Another day, another "Have I Been Pwned" alert, this time involving 44.3 million individuals' personal details found in unsecured instances of Elasticsearch, which appear to have been left online by Data & Leads, a Toronto-based data aggregation firm.
A court has preliminarily approved Lenovo's proposal to pay $7.3 million to settle a consolidated class action lawsuit filed over its preinstallation of Superfish adware onto laptops purchased by 800,000 consumers. Superfish, which has dissolved, already reached a $1 million settlement agreement.
A British lawmaker has obtained sealed U.S. court documents to reveal internal Facebook discussions about data security and privacy controls, as Parliament probes Facebook and other social media firms as well as Russian interference and fake news.
Amazon has blamed a technical error for its inadvertent exposure of some customers' names and email addresses online. The online retailing giant maintains that its systems were not breached. It says it's sent an email notification to all affected customers and that the problem has been fixed.
The 10th annual IRISSCERT Cyber Crime Conference, to be held Thursday in Dublin, promises to round up crime trends and also offer updates on incident response lessons learned, spam fighting and even cybersecurity essentials for children.
A database security blunder revealed on Friday serves as a reminder that the days of SMS-based authentication should be over. The exposed database, which wasn't protected by a password, contained 26 million text messages, many of which were two-step verification codes and account-reset links.
Voting in the United States carries a huge privacy cost: states give away or sell voters' personal information to anyone who wants it. In this era of content micro-targeting, rampant misinformation and identity theft schemes, this trade in voters' personal data is both dangerous and irresponsible.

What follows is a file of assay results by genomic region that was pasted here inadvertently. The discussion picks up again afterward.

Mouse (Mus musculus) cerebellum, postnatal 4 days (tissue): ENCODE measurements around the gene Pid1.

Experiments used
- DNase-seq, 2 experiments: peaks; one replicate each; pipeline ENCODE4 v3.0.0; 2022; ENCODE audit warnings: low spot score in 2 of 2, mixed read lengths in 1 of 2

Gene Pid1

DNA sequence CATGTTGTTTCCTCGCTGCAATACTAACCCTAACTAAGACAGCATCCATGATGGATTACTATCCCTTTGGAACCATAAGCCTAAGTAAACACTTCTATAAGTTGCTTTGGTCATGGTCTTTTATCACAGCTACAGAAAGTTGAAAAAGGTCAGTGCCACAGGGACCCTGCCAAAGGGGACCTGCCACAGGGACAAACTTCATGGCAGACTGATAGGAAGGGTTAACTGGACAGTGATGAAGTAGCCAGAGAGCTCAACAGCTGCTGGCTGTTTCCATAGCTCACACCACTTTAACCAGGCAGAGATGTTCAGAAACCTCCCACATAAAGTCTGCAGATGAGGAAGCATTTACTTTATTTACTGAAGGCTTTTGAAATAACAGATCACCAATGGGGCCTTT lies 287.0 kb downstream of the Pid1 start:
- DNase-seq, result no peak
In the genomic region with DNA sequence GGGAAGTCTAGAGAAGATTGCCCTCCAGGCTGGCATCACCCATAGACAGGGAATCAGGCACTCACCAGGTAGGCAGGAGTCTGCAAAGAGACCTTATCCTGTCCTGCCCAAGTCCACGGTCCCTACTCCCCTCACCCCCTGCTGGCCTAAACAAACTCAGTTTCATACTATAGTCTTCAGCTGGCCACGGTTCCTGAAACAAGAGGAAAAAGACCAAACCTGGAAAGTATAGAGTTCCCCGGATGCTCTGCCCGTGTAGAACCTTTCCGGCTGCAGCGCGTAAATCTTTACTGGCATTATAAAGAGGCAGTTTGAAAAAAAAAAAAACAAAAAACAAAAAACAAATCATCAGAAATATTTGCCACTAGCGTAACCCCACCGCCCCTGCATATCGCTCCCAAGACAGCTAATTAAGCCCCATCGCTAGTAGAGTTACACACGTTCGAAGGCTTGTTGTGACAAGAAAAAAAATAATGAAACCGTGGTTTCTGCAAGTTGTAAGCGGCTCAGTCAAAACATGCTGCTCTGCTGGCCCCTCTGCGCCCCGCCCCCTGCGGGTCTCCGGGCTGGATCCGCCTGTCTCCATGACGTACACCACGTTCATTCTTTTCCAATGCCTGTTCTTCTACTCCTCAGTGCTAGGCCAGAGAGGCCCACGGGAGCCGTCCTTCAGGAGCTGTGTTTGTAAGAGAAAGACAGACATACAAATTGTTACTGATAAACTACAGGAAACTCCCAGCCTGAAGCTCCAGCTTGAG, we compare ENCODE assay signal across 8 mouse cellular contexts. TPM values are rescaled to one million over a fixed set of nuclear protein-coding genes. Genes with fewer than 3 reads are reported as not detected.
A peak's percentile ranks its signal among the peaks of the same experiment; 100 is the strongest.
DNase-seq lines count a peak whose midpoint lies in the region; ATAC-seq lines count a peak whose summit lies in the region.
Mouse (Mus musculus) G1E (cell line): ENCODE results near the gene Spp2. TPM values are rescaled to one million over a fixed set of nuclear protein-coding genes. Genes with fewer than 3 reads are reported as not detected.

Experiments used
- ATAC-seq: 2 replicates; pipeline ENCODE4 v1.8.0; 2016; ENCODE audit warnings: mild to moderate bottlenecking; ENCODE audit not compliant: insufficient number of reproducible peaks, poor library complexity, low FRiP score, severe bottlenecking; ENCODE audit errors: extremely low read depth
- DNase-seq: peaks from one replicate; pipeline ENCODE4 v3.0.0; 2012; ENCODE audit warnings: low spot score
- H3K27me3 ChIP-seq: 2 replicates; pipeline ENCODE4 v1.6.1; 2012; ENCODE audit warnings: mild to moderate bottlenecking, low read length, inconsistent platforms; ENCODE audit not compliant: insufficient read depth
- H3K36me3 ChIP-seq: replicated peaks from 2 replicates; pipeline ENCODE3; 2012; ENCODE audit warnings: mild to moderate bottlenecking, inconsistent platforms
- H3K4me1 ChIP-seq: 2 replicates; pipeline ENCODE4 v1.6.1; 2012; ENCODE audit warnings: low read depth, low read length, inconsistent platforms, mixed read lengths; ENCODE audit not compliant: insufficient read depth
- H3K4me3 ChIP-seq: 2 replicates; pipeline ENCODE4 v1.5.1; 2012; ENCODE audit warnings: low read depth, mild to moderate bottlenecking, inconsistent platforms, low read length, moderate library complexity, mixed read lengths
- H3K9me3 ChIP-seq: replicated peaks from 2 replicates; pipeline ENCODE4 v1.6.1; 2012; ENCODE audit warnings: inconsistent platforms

A new, free decryptor has been released for "aggressive" crypto-locking ransomware called GandCrab. Researchers say GandCrab has come to dominate the ransomware-as-a-service market, earning its development team an estimated $120,000 per month.
The United States will soon officially have a single agency that takes the lead role for cybersecurity. Congress has passed legislation to establish the Cybersecurity and Infrastructure Security Agency within the Department of Homeland Security. The measure awaits President Trump's signature.
Manufacturers need to change their approach to securing internet of things devices, says Aloysius Cheang, executive vice president for Asia Pacific at the Center for Strategic Cyberspace + Security Science, a U.K.-based think tank, who describes what needs to be done.
French film production and distribution company Pathe fired the two senior managers overseeing its Dutch operations after they fell victim to a business email compromise scam and approved $21 million in transfers to fraudsters. Many organizations remain at high risk from such scams.
U.S. Attorney General Jeff Sessions resigned on Thursday at the request of President Donald Trump. While long expected, the move raises questions about the fate of an ongoing investigation into Russia's election hacking.
Once again, a supposedly secure service allegedly marketed to criminals has proven to have limits. Dutch police have busted a "cryptophone" operation, allowing them to decrypt more than 258,000 encrypted chat messages, leading to a drug lab bust, 14 arrests and the seizure of cash, drugs and weapons.
Although the EU's General Data Protection Regulation only went into full effect on May 25, its mandatory privacy breach notifications are already having an effect on the cyber insurance marketplace, says Thomas Clayton of Zurich Insurance.
As we approach 2019, is it realistic to think the end of our dependency on traditional user names and passwords is in sight? Shane Weeden, and authentication expert with IBM Security, discusses the future of authentication and why he's encouraged by the FIDO2 initiative.